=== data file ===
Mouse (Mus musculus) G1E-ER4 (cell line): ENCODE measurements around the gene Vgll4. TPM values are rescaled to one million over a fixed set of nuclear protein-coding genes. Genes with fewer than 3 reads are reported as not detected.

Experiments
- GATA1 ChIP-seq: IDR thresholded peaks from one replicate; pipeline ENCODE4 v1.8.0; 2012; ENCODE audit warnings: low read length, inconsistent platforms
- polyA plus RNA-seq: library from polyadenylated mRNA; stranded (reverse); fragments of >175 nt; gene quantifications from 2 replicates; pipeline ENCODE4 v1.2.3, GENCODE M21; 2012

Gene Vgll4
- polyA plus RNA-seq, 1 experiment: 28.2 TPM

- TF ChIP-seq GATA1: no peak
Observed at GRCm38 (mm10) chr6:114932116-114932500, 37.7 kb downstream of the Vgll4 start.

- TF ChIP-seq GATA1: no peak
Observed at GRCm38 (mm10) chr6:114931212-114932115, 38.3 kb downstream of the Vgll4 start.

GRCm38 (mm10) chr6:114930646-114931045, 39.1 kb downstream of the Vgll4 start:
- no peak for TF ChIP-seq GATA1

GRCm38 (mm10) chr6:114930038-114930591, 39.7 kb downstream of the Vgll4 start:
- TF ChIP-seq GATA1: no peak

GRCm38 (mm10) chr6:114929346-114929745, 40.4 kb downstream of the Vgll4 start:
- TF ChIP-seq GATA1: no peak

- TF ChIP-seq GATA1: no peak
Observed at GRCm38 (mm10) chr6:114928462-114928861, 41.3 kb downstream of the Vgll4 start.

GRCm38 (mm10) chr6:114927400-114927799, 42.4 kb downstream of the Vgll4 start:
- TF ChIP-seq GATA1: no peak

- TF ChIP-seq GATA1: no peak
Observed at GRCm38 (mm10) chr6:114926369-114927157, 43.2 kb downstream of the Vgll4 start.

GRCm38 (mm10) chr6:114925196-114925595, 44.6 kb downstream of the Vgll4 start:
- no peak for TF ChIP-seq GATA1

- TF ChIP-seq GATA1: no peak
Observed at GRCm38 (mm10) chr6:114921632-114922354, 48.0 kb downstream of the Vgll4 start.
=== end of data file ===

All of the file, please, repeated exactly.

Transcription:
Mouse (Mus musculus) G1E-ER4 (cell line): ENCODE measurements around the gene Vgll4. TPM values are rescaled to one million over a fixed set of nuclear protein-coding genes. Genes with fewer than 3 reads are reported as not detected.

Experiments
- GATA1 ChIP-seq: IDR thresholded peaks from one replicate; pipeline ENCODE4 v1.8.0; 2012; ENCODE audit warnings: low read length, inconsistent platforms
- polyA plus RNA-seq: library from polyadenylated mRNA; stranded (reverse); fragments of >175 nt; gene quantifications from 2 replicates; pipeline ENCODE4 v1.2.3, GENCODE M21; 2012

Gene Vgll4
- polyA plus RNA-seq, 1 experiment: 28.2 TPM

- TF ChIP-seq GATA1: no peak
Observed at GRCm38 (mm10) chr6:114932116-114932500, 37.7 kb downstream of the Vgll4 start.

- TF ChIP-seq GATA1: no peak
Observed at GRCm38 (mm10) chr6:114931212-114932115, 38.3 kb downstream of the Vgll4 start.

GRCm38 (mm10) chr6:114930646-114931045, 39.1 kb downstream of the Vgll4 start:
- no peak for TF ChIP-seq GATA1

GRCm38 (mm10) chr6:114930038-114930591, 39.7 kb downstream of the Vgll4 start:
- TF ChIP-seq GATA1: no peak

GRCm38 (mm10) chr6:114929346-114929745, 40.4 kb downstream of the Vgll4 start:
- TF ChIP-seq GATA1: no peak

- TF ChIP-seq GATA1: no peak
Observed at GRCm38 (mm10) chr6:114928462-114928861, 41.3 kb downstream of the Vgll4 start.

GRCm38 (mm10) chr6:114927400-114927799, 42.4 kb downstream of the Vgll4 start:
- TF ChIP-seq GATA1: no peak

- TF ChIP-seq GATA1: no peak
Observed at GRCm38 (mm10) chr6:114926369-114927157, 43.2 kb downstream of the Vgll4 start.

GRCm38 (mm10) chr6:114925196-114925595, 44.6 kb downstream of the Vgll4 start:
- no peak for TF ChIP-seq GATA1

- TF ChIP-seq GATA1: no peak
Observed at GRCm38 (mm10) chr6:114921632-114922354, 48.0 kb downstream of the Vgll4 start.